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33 Cards in this Set

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An atom of the same element with different number of neutrons

Atomic number

The number of protons in the nucleus of an atom

Mass/Nucleon Number

The number of particles (protons and neutrons) in the nucleus of an atom.

Relative isotopic mass

The mass of an atom of an isotope compared with one-twelfth the mass of an atom of carbon-12.

Relative atomic mass

The weighted mean mass of an atom of an element compared with one-twelfth of the mass of an atom of carbon-12.

Relative molecular mass, (Mr)

The weighted mean mass of a molecule compared with one-twelfth of the mass of an atom of carbon-12.

Relative formula mass

The weighted mean mass of a formula unit compared with one-twelfth of the mass of an atom of carbon-12.

Amount of substance

The quantity whose unit is the mole, used as a means of counting atoms.

Avogadro constant, NA

The number of atoms per mole of the carbon-12 isotope (6.02x10^23 mol^-1).


Amount of any substance containing as many particles as there are carbon atoms in exactly 12g of the carbon-12 isotope. (6.02x10^23).

Molar mass, M

The mass per mole of a substance. The units of molar mass are g mol^-1 (grams per mole).

Empirical formula

The simplest whole-number ratio of atoms of each element present in a compound.


A small group of atoms held together by covalent bonds.

Molecular formula

The actual number of atoms of each element in a molecule.

Molar volume

The volume per mole of a gas. The units of molar volume are dm^3 mol^-1. At room temperature and pressure, the molar volume is approximately 24.0 dm^3 mol^-1.


Amount of solute, in mol, dissolved per 1dm^3 (1000cm^3) of solution.

Standard solution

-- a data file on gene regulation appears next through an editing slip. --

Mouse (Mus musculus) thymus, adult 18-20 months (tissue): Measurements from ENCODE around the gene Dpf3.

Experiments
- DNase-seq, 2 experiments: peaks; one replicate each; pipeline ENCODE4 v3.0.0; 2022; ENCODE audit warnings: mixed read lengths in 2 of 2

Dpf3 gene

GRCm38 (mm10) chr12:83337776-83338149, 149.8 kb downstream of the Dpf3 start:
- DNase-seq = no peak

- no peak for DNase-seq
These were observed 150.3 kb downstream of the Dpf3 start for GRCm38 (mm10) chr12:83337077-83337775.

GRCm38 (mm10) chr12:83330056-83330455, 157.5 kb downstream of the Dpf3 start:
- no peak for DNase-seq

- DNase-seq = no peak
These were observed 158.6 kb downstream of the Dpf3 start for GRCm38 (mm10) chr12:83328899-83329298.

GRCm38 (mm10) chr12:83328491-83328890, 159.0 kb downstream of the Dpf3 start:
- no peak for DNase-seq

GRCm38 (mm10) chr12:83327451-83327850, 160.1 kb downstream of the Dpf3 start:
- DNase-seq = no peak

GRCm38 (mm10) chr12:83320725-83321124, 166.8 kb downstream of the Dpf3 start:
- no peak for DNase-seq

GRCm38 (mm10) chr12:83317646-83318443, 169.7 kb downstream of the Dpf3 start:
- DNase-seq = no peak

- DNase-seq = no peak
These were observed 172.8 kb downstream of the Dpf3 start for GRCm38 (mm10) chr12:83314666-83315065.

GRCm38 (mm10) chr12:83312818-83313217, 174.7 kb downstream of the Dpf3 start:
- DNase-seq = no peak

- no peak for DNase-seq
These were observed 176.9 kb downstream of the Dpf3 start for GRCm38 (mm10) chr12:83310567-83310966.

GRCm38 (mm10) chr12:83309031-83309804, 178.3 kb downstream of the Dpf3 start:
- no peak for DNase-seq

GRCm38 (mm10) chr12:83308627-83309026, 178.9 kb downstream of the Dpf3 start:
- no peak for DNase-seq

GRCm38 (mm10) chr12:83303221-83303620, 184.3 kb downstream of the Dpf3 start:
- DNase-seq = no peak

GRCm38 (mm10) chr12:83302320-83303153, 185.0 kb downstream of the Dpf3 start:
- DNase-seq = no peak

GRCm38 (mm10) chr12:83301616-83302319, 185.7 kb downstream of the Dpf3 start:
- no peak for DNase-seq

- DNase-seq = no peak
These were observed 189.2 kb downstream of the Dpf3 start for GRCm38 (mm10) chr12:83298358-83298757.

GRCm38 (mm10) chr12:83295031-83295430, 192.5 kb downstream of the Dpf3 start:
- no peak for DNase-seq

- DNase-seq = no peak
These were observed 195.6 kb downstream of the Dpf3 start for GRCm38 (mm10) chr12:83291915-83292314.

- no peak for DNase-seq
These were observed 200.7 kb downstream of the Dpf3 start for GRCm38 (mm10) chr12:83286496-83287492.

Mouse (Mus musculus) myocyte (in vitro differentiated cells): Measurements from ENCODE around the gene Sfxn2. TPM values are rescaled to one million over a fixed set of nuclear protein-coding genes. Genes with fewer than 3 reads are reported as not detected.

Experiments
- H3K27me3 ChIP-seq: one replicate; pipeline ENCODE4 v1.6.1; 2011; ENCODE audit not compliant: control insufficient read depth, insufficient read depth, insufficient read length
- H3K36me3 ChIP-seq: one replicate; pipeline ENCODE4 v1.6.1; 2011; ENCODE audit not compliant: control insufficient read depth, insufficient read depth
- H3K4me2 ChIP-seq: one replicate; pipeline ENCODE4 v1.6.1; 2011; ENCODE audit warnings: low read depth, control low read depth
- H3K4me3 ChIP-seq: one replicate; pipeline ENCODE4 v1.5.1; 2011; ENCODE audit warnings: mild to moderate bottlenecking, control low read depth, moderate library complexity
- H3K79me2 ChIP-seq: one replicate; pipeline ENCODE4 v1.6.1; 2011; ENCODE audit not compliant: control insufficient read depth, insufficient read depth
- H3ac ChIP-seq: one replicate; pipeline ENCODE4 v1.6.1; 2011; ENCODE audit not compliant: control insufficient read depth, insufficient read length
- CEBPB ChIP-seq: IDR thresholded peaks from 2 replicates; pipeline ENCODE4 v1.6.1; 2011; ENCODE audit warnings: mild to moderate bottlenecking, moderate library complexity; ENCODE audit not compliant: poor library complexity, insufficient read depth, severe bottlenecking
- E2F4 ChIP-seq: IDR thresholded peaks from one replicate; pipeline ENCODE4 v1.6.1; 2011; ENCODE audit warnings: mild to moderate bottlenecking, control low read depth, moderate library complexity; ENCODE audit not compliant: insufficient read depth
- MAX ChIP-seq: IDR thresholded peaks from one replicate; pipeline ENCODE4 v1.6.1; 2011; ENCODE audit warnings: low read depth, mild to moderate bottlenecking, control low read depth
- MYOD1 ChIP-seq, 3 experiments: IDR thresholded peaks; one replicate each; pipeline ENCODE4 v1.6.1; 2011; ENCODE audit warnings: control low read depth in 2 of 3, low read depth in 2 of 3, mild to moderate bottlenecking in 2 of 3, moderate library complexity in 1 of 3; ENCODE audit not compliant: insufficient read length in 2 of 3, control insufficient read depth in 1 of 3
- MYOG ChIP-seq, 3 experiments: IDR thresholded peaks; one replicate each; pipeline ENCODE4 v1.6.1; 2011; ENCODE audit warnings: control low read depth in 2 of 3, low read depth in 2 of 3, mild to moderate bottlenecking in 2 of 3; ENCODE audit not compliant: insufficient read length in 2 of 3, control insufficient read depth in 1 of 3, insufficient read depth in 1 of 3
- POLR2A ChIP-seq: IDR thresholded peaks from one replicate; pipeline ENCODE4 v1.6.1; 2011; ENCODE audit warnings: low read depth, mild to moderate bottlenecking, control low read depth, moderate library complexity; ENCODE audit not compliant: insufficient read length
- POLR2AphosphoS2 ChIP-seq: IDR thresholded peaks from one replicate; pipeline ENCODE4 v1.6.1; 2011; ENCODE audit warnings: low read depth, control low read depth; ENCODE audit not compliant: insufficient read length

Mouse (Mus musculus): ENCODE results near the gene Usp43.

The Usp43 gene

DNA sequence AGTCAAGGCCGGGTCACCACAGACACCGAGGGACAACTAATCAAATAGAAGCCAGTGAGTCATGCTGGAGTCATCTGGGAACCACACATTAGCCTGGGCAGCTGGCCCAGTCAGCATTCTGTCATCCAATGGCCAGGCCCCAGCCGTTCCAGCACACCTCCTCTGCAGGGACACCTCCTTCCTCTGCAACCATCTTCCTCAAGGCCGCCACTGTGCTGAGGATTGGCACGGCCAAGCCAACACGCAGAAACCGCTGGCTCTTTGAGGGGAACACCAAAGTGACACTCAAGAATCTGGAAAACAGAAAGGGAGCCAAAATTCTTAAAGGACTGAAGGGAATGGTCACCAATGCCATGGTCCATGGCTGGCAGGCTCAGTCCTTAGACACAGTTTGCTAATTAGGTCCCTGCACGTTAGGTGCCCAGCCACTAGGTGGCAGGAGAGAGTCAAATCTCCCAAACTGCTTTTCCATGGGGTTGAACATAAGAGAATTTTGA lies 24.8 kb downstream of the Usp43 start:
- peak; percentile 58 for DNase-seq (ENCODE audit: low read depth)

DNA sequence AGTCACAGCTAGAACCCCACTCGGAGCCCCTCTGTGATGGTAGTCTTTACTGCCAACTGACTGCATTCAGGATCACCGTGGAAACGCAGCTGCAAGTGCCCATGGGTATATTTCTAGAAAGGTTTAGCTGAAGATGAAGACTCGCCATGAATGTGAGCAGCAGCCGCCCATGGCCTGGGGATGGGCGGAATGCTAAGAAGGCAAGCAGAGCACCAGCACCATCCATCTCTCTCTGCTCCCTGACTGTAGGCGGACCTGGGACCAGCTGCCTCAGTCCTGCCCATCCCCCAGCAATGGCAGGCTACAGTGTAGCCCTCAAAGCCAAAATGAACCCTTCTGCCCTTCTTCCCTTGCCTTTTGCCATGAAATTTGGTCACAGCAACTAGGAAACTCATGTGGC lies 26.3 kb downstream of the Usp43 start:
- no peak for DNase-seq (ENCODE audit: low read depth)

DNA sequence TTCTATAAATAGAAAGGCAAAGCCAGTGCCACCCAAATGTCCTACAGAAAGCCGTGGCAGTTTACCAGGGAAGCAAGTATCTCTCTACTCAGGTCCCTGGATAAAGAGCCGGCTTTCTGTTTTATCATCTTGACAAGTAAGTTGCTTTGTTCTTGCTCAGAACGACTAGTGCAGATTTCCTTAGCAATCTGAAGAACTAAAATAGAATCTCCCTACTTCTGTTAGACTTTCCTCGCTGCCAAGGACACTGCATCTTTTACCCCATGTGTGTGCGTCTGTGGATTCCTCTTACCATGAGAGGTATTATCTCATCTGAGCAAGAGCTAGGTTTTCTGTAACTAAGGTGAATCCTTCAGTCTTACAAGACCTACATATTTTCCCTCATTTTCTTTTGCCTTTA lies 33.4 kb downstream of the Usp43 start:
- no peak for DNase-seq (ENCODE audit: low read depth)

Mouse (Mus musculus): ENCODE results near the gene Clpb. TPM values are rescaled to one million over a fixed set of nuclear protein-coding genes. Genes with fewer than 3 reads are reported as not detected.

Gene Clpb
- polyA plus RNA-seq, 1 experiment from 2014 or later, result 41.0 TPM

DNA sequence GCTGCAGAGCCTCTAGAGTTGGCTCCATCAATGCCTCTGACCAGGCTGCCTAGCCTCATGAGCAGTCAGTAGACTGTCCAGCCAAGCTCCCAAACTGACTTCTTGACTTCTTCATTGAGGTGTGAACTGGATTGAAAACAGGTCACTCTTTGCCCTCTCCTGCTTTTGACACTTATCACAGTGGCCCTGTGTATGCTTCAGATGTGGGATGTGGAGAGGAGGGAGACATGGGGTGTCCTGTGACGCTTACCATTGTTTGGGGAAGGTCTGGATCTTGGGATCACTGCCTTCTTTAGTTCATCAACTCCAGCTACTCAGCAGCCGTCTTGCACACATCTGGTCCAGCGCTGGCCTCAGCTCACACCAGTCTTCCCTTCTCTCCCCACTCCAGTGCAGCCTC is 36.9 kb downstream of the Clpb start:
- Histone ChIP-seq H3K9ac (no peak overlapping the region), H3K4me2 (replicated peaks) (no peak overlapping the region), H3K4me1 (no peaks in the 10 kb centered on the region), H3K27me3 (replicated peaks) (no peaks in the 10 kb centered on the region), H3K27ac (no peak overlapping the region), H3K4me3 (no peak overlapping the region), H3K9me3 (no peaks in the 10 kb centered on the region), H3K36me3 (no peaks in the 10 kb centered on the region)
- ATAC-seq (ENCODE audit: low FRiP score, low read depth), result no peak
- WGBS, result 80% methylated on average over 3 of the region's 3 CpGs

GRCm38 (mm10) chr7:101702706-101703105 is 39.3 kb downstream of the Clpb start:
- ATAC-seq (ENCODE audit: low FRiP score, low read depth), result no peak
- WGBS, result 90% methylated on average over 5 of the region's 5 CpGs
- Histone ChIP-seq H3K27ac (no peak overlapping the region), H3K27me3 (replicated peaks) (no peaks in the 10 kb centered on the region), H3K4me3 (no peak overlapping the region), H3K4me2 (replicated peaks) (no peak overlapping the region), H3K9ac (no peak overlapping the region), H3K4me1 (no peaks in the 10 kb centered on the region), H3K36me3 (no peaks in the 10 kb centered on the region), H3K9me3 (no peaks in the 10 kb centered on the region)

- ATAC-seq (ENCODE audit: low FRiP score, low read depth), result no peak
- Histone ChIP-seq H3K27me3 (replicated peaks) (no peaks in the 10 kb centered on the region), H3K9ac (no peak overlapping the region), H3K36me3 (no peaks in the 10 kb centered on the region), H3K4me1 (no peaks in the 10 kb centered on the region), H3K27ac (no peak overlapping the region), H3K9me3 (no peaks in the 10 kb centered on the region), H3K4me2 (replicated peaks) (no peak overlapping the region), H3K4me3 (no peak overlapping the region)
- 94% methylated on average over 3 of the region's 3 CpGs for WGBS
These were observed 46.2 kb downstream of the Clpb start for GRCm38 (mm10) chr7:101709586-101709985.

A solution of known concentration. They are usually used in titrations to determine unknown information about another substance.


Any type of particle that takes part in a chemical reaction.


The molar relationship between relative quantities of substances taking part in a reaction (species).


A species that is a proton (H+ ion) donor.


A species that is a proton (H+ ion) acceptor.


A type of base that dissolves in water forming hydroxide ions, OH-(aq) ions.


Any chemical compound formed from an acid when a Proton (H+ ion) from the acid has been replaced by a metal ion or another positive ion, such as the ammonium ion, NH4^+


A crystalline compound containing water molecules.


A substance that contains no water molecules.

Water of crystallisation

Water molecules that form an essential part of the crystalline structure of a compound.

Oxidation number

A measure of the number of electrons that an atom uses to bond with atoms of another element.


The loss of electrons or an increase of oxidation number.


A gain of electrons or a decrease in oxidation number.

Redox reaction

A reaction in which both reduction and oxidation take place.

Reducing agent

A reducing agent is a reagent that reduces (adds electrons to) another species.

Oxidising agent

A reagent that oxidises (takes electrons from) another species).

Explain why ice is less dense than water, in terms of hydrogen bonding.

Ice is less dense than water as the hydrogen bonds in ice are longer and thus space the molecules out more. In water, the hydrogen bonds collapse, not as rigid and are closer together.